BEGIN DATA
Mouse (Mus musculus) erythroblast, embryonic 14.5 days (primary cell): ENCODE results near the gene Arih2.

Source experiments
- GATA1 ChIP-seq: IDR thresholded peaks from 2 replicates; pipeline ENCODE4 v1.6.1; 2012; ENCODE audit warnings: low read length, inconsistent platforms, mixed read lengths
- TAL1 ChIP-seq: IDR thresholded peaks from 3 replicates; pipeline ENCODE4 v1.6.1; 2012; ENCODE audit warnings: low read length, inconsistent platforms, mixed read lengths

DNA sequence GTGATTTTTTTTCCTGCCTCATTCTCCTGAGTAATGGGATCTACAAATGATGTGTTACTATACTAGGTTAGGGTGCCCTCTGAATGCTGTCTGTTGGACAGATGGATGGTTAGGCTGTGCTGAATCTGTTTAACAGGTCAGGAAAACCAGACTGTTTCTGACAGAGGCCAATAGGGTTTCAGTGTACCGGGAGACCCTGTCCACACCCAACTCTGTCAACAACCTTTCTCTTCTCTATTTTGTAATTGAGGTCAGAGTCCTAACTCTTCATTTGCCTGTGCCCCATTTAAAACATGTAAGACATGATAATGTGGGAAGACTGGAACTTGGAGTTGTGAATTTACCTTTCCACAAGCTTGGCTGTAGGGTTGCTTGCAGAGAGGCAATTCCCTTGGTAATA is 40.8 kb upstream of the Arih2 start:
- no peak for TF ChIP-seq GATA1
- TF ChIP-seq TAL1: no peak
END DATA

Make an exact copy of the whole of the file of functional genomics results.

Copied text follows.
Mouse (Mus musculus) erythroblast, embryonic 14.5 days (primary cell): ENCODE results near the gene Arih2.

Source experiments
- GATA1 ChIP-seq: IDR thresholded peaks from 2 replicates; pipeline ENCODE4 v1.6.1; 2012; ENCODE audit warnings: low read length, inconsistent platforms, mixed read lengths
- TAL1 ChIP-seq: IDR thresholded peaks from 3 replicates; pipeline ENCODE4 v1.6.1; 2012; ENCODE audit warnings: low read length, inconsistent platforms, mixed read lengths

DNA sequence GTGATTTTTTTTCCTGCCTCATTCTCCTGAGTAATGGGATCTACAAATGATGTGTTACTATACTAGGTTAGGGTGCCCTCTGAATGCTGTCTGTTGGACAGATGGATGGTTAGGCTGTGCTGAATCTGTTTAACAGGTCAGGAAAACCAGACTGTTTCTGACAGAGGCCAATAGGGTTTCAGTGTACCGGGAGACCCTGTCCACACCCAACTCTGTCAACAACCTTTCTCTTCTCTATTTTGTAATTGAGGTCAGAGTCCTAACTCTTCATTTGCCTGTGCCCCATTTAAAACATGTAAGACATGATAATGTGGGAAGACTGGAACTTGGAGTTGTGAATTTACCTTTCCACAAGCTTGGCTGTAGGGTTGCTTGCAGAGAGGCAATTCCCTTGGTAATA is 40.8 kb upstream of the Arih2 start:
- no peak for TF ChIP-seq GATA1
- TF ChIP-seq TAL1: no peak